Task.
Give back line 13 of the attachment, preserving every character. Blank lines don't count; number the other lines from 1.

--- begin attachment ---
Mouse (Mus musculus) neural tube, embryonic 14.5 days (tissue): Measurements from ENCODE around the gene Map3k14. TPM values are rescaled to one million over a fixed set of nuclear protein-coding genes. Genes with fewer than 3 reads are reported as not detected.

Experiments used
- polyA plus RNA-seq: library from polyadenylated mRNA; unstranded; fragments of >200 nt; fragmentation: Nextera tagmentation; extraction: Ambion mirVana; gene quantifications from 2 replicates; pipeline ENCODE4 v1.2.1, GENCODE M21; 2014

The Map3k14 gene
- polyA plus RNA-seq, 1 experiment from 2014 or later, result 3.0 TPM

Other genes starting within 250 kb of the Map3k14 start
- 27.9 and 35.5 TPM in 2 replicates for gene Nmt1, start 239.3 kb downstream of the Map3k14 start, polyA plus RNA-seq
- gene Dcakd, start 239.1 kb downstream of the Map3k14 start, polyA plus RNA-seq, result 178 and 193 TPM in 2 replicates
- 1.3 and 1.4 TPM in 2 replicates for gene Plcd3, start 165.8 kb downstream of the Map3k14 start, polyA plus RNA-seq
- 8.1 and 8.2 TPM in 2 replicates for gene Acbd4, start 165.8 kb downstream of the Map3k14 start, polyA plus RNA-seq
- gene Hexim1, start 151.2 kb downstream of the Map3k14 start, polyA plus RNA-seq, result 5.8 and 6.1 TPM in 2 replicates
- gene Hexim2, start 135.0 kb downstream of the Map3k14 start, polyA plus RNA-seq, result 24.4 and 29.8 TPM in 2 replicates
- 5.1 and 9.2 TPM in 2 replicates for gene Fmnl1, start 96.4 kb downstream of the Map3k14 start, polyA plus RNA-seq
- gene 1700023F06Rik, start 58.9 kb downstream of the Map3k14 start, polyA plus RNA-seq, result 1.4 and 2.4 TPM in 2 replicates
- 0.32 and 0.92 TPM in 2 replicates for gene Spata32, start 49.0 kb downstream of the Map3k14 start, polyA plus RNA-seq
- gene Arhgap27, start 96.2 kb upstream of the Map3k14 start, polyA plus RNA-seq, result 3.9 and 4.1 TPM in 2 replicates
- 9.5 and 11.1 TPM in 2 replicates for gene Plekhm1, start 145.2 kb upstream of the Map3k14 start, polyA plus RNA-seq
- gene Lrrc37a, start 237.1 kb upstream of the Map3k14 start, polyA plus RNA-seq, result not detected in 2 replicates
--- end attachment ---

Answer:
- 5.1 and 9.2 TPM in 2 replicates for gene Fmnl1, start 96.4 kb downstream of the Map3k14 start, polyA plus RNA-seq